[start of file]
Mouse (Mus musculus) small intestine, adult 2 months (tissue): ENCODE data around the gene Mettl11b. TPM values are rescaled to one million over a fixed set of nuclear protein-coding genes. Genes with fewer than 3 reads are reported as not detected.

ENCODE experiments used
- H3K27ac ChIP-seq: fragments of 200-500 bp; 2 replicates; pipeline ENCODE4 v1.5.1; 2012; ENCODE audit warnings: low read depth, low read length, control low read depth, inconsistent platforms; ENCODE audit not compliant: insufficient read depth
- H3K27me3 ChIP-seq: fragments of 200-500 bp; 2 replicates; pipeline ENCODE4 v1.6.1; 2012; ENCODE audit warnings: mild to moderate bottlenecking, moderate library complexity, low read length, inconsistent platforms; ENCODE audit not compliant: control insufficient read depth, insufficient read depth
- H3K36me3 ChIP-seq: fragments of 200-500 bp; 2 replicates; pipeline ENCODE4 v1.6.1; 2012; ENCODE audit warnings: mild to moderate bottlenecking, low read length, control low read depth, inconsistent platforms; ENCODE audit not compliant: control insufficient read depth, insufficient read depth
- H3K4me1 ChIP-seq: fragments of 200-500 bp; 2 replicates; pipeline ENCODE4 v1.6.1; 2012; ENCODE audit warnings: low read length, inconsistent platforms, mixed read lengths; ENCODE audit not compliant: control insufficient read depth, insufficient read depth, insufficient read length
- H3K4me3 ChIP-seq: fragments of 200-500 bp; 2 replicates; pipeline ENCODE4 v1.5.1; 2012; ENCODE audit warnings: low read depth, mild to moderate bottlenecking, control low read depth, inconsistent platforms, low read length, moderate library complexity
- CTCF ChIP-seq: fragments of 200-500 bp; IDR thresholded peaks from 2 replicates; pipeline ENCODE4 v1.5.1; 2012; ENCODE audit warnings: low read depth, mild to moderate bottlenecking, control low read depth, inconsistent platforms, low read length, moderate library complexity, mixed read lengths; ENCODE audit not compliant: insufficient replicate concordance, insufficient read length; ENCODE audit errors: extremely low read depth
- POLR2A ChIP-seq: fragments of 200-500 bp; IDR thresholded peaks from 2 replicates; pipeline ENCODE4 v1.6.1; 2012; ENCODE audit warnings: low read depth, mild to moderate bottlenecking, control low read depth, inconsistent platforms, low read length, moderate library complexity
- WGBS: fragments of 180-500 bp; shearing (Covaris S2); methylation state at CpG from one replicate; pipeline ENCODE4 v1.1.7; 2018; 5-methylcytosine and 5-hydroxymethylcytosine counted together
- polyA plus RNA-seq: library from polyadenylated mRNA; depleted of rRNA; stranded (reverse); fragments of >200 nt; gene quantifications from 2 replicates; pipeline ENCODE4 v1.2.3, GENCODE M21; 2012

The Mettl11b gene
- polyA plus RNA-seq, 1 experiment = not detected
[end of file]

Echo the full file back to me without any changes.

Mouse (Mus musculus) small intestine, adult 2 months (tissue): ENCODE data around the gene Mettl11b. TPM values are rescaled to one million over a fixed set of nuclear protein-coding genes. Genes with fewer than 3 reads are reported as not detected.

ENCODE experiments used
- H3K27ac ChIP-seq: fragments of 200-500 bp; 2 replicates; pipeline ENCODE4 v1.5.1; 2012; ENCODE audit warnings: low read depth, low read length, control low read depth, inconsistent platforms; ENCODE audit not compliant: insufficient read depth
- H3K27me3 ChIP-seq: fragments of 200-500 bp; 2 replicates; pipeline ENCODE4 v1.6.1; 2012; ENCODE audit warnings: mild to moderate bottlenecking, moderate library complexity, low read length, inconsistent platforms; ENCODE audit not compliant: control insufficient read depth, insufficient read depth
- H3K36me3 ChIP-seq: fragments of 200-500 bp; 2 replicates; pipeline ENCODE4 v1.6.1; 2012; ENCODE audit warnings: mild to moderate bottlenecking, low read length, control low read depth, inconsistent platforms; ENCODE audit not compliant: control insufficient read depth, insufficient read depth
- H3K4me1 ChIP-seq: fragments of 200-500 bp; 2 replicates; pipeline ENCODE4 v1.6.1; 2012; ENCODE audit warnings: low read length, inconsistent platforms, mixed read lengths; ENCODE audit not compliant: control insufficient read depth, insufficient read depth, insufficient read length
- H3K4me3 ChIP-seq: fragments of 200-500 bp; 2 replicates; pipeline ENCODE4 v1.5.1; 2012; ENCODE audit warnings: low read depth, mild to moderate bottlenecking, control low read depth, inconsistent platforms, low read length, moderate library complexity
- CTCF ChIP-seq: fragments of 200-500 bp; IDR thresholded peaks from 2 replicates; pipeline ENCODE4 v1.5.1; 2012; ENCODE audit warnings: low read depth, mild to moderate bottlenecking, control low read depth, inconsistent platforms, low read length, moderate library complexity, mixed read lengths; ENCODE audit not compliant: insufficient replicate concordance, insufficient read length; ENCODE audit errors: extremely low read depth
- POLR2A ChIP-seq: fragments of 200-500 bp; IDR thresholded peaks from 2 replicates; pipeline ENCODE4 v1.6.1; 2012; ENCODE audit warnings: low read depth, mild to moderate bottlenecking, control low read depth, inconsistent platforms, low read length, moderate library complexity
- WGBS: fragments of 180-500 bp; shearing (Covaris S2); methylation state at CpG from one replicate; pipeline ENCODE4 v1.1.7; 2018; 5-methylcytosine and 5-hydroxymethylcytosine counted together
- polyA plus RNA-seq: library from polyadenylated mRNA; depleted of rRNA; stranded (reverse); fragments of >200 nt; gene quantifications from 2 replicates; pipeline ENCODE4 v1.2.3, GENCODE M21; 2012

The Mettl11b gene
- polyA plus RNA-seq, 1 experiment = not detected